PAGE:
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    ABSTRACT: Objective: To describe a novel surgical technique, laparoscopic stepwise-cut double initial stay suture (LASDISS) pyeloplasty for ureteropelvic junction obstruction (UPJO). Additionally, we evaluated the safety and short-term results. Materials and Methods: This was a nonrandomized study with a series of 6 patients with UPJO, operated on between March 2012 and August 2013. Perioperative and short-term outcomes were evaluated. In brief, a "T shape cut" was performed from the dilated pelvis to the ureter. The initial stay suture was placed between the lower edge of the pelvis and the distal end of the spatulated anterolateral part of the ureter. The pelvis was closed with a continuous suture starting from the opened upper edge of the pelvis that was secured after leaving enough space for ureteral anastomosis. The second initial stay suture was placed after passing the ureter and pelvis two times. The dilated part of the renal pelvis and the stenotic segment were excised. A double-J stent was inserted. The remaining space between the two initial sutures was closed with these continuous sutures. Results: We performed the LASDISS pyeloplasty technique in all cases. Median operation time was 177 minutes (range, 100-290 minutes). Mean follow-up was 7.5 months (range, 3-18 months). The mean pre- and postoperative split renal function on diuretic renography was 33% (range, 25%-56%) and 42% (range, 30%-52%), respectively. Conclusions: The LASDISS pyeloplasty surgical technique represents a safe and effective option in surgical treatment of UPJO.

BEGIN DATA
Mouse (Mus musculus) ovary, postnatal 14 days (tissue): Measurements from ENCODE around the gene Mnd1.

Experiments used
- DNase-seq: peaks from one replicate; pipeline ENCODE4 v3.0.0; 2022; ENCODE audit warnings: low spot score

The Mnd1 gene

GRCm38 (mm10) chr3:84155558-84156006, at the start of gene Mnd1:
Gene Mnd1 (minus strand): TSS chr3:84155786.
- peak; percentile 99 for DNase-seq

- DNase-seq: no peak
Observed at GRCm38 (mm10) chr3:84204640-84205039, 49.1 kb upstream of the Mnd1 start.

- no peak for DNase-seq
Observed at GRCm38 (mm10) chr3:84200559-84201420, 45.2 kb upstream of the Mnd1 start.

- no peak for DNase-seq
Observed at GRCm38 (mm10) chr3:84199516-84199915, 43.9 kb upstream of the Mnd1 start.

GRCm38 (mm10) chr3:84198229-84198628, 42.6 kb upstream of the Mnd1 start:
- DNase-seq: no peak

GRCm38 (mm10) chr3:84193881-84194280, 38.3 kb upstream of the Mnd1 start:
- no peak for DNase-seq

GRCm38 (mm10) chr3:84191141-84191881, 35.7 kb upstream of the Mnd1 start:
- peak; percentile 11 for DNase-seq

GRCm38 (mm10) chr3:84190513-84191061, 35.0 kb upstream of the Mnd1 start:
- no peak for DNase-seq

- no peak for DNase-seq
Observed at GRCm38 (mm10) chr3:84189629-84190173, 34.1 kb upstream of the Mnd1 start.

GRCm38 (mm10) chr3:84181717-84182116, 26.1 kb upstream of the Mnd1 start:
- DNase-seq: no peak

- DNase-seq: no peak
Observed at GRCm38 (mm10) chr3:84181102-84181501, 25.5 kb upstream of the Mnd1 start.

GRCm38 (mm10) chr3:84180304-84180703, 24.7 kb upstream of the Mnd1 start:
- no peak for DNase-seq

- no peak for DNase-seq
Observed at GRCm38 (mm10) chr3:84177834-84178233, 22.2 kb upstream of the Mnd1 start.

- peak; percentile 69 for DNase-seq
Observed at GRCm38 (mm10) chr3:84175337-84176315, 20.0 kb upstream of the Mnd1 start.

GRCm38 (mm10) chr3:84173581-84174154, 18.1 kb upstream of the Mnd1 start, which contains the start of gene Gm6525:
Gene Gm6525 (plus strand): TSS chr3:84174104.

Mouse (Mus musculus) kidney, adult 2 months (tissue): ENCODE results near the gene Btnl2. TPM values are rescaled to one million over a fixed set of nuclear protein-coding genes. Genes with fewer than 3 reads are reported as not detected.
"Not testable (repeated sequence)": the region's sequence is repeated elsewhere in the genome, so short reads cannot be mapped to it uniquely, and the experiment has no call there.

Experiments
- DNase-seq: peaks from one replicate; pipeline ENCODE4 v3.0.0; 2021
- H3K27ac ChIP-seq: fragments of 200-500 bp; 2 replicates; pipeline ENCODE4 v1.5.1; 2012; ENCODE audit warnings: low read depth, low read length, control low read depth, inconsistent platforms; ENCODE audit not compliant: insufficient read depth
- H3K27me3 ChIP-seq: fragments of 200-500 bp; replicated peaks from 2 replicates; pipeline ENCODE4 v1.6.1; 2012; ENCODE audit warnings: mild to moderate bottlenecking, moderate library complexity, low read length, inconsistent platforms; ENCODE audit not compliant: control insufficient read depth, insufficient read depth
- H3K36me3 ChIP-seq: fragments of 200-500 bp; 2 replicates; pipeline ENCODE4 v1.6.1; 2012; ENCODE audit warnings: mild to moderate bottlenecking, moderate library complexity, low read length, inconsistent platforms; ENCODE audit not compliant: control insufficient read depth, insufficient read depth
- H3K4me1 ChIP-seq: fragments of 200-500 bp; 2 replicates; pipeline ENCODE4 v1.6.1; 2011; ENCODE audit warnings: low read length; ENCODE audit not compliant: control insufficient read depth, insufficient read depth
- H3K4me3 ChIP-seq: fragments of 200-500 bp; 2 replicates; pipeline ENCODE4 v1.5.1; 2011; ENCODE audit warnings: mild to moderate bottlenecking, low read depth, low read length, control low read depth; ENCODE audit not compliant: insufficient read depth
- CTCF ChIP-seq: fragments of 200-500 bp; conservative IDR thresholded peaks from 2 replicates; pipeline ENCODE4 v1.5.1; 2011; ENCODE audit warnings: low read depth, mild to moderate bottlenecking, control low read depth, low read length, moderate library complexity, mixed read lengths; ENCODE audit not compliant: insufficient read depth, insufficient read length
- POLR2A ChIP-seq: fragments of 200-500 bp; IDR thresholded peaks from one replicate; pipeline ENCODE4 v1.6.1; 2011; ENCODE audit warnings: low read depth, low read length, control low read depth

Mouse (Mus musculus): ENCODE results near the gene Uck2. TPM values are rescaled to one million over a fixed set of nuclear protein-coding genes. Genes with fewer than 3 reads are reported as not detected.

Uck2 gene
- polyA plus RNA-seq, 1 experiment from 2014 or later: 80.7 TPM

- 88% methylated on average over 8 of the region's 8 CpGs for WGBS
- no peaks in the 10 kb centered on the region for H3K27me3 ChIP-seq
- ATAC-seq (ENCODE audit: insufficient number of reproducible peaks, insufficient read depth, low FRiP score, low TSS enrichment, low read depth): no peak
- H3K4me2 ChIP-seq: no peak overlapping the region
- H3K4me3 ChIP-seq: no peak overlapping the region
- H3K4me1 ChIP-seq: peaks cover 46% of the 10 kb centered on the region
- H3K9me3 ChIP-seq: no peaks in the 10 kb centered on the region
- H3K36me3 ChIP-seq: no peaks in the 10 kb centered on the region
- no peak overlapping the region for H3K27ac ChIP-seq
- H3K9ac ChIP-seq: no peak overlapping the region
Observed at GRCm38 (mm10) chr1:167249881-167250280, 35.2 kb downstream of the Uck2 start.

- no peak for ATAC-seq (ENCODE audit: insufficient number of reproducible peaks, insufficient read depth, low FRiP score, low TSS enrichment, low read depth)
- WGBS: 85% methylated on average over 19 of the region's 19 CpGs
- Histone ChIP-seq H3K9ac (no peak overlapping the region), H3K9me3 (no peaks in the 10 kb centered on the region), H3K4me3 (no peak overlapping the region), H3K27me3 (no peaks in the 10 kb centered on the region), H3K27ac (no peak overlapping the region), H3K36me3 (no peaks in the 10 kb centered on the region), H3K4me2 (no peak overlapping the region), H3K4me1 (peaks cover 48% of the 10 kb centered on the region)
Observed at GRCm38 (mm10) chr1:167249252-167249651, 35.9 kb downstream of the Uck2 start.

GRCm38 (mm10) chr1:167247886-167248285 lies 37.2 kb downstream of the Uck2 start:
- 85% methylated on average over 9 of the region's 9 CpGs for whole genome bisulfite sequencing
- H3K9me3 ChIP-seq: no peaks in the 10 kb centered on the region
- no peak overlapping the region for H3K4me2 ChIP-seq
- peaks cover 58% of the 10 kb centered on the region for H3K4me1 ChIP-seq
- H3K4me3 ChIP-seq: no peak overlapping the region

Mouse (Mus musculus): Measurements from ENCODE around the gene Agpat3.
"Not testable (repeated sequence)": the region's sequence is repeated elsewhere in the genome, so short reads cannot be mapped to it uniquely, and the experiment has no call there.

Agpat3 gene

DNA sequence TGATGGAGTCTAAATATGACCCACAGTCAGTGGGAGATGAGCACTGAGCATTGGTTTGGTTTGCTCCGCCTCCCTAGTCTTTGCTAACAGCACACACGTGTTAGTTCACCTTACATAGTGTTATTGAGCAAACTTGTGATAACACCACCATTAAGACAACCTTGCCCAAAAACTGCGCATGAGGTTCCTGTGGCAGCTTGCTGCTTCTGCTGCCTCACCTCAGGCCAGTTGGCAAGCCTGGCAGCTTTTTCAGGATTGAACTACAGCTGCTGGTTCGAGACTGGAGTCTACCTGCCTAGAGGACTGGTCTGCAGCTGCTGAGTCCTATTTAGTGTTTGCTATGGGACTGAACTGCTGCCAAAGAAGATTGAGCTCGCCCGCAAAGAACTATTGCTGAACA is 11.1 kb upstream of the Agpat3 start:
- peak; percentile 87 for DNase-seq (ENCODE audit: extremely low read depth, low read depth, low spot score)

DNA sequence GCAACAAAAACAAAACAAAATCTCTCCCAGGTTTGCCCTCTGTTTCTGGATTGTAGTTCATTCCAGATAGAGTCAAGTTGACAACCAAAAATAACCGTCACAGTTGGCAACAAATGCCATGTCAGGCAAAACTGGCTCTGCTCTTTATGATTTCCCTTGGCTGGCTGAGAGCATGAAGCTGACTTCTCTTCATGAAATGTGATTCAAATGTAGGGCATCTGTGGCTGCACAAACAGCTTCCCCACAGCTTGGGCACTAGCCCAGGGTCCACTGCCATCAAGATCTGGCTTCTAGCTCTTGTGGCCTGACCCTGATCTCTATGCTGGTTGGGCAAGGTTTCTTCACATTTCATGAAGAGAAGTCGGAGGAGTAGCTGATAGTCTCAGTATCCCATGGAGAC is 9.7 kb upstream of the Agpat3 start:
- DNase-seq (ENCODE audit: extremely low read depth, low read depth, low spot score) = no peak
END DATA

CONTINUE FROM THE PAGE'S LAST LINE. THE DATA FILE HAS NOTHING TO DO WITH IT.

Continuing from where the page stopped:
Journal of Laparoendoscopic & Advanced Surgical Techniques 02/2015;